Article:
Weight loss didn't help; I stayed proportionately large. So I decided to consider a breast reduction. The doctor explained to me in graphic detail what would be involved, and emphasized that because of the extensive changes required for my particular case, I might very well lose most sensation, and I might very well never be able to breastfeed.
The idea of losing sensation really bothered me, but the idea of not being able to breastfeed didn't seem like a big deal to me, honestly. I was formula-fed and I was okay, no one I really knew had breastfed their kids, and the whole idea of breastfeeding seemed more than a little squicky to me. Even then I knew breastfeeding was the "healthy" thing to do, so I hoped that my ability to breastfeed would not be too compromised, but frankly, I was not particularly concerned about it. Other concerns were higher on my list of drawbacks.
But then the surgery fell through, so I decided to postpone a decision about it. Then I became unexpectedly pregnant and it was too late, at least for a while.
Looking Back in Hindsight
Now I look back, many years later, and am incredibly glad the insurance company got in the way of that surgery. Because had I had that surgery, I likely would never have known the incredible joy and healing I got from breastfeeding my children.
I know, I know. A lot of folks will read that and roll their eyes. I know how strange it sounds to some; how weird it would have sounded to me back in my 20s. But really, it was life-changing and I'm incredibly grateful I got to experience it.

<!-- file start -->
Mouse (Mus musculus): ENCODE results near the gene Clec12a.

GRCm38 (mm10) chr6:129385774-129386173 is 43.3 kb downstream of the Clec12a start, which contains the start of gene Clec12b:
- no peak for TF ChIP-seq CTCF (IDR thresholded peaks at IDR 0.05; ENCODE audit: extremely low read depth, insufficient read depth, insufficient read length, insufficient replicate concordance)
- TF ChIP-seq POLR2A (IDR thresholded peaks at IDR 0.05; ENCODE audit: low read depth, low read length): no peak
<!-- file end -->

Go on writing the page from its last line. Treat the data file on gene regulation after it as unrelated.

[I should probably clarify here that I know that not everyone finds breastfeeding as amazing and life-changing as I did. That's okay; people experience pregnancy, childbirth and breastfeeding in an amazing diversity of ways, which is to be expected.]
I should probably also point out that I had a HECK of a time breastfeeding at first----it certainly wasn't easy sailing right away. It took about 4-5 months before things really smoothed out and got easy; the hospital did a lot of things that made breastfeeding nearly fail for us, and I didn't always have the information and support I needed. So breastfeeding certainly had a rough start for us and I wasn't all that enamored of it.....at first.
Actually, I never intended to breastfeed long-term at all, regardless. I just felt I "should" do it at least that long for the health benefits for the baby, and honestly, because I wanted to be seen as a "good" mother in the eyes of my in-laws. So I determined to "tough it out" for at least 3 months. And believe me, it was tough at first.
But then something changed. The harder I fought to make breastfeeding work and the more I realized what I was missing, the more I came to value it. The more I read, trying to figure out how to make breastfeeding work, the more I really realized how very beneficial it was in so many ways I hadn't realized before, especially immunologically. And the longer I breastfed my daughter, the more I fell in love with the process....and with my daughter.